ALSO, some cleaners out there will reduce the stopping power of your pads. If you use any kind of cleaner/degreaser on your bike make sure it doesnt get on your rotor or caliper. If you have then that may be the source of your problem. Over time your braking power will come back but it will never be the same.
    Killing it with close inspection.

  7. #7
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    The brakes are only 5 - 6 months old, and only been used this season. I don't feel any air in them, so I don't think they need to be bled. It's not that the brakes don't work as advertised, I'm just looking for a little more. I may try a bigger rotor up front, and switching to Metallic pads as some have suggested. Thanks for the tips guys!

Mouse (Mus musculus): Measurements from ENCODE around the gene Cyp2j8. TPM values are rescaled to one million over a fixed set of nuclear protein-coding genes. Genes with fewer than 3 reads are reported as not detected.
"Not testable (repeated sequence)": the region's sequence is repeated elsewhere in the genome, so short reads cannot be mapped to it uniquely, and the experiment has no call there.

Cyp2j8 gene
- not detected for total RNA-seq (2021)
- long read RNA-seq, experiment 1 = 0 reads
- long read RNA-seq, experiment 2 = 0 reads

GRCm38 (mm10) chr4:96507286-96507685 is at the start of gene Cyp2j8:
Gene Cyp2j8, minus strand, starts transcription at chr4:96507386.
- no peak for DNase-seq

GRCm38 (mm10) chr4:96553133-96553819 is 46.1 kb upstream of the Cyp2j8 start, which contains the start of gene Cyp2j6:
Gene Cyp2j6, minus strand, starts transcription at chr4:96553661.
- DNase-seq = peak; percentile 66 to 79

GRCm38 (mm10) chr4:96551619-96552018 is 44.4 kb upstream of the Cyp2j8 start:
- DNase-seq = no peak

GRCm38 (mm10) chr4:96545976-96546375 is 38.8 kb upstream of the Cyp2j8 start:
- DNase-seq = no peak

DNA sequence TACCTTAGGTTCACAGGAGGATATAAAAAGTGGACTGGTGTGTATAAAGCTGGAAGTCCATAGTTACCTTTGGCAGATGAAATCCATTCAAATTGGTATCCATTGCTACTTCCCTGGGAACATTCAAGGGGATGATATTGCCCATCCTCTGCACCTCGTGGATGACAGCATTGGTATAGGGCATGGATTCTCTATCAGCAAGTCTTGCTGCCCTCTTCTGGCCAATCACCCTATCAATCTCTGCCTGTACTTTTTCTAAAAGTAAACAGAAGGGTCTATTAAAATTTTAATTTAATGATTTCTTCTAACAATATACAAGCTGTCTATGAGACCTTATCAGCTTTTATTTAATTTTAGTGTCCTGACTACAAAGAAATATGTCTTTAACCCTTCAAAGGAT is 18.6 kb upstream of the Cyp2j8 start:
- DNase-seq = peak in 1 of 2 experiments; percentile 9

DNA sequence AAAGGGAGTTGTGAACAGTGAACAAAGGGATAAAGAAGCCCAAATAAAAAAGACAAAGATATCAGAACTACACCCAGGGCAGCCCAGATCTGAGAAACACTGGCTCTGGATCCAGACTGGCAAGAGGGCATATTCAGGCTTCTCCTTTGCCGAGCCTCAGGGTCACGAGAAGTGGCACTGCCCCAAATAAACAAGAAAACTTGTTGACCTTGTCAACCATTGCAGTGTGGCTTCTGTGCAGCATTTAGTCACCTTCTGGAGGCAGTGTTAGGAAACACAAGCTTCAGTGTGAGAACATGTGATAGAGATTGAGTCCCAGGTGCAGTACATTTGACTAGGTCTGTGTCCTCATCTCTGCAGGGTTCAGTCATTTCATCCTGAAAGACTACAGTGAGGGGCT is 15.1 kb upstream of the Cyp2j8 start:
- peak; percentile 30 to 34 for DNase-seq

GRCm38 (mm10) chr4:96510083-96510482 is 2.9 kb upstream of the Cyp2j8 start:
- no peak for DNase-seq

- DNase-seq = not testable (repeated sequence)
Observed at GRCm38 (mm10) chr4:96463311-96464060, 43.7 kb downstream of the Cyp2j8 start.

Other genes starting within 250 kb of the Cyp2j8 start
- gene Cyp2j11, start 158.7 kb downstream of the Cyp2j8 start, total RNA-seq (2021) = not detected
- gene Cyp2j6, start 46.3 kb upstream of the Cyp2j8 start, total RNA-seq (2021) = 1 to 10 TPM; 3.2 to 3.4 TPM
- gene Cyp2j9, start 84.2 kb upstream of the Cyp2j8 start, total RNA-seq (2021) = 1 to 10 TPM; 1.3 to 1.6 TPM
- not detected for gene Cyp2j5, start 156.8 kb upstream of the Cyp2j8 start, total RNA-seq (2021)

-Eric
    Keeping the hardtail dream alive, one ride at a time.

  8. #8
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    Quote Originally Posted by esundell90 View Post
    The brakes are only 5 - 6 months old, and only been used this season. I don't feel any air in them, so I don't think they need to be bled. It's not that the brakes don't work as advertised, I'm just looking for a little more. I may try a bigger rotor up front, and switching to Metallic pads as some have suggested. Thanks for the tips guys!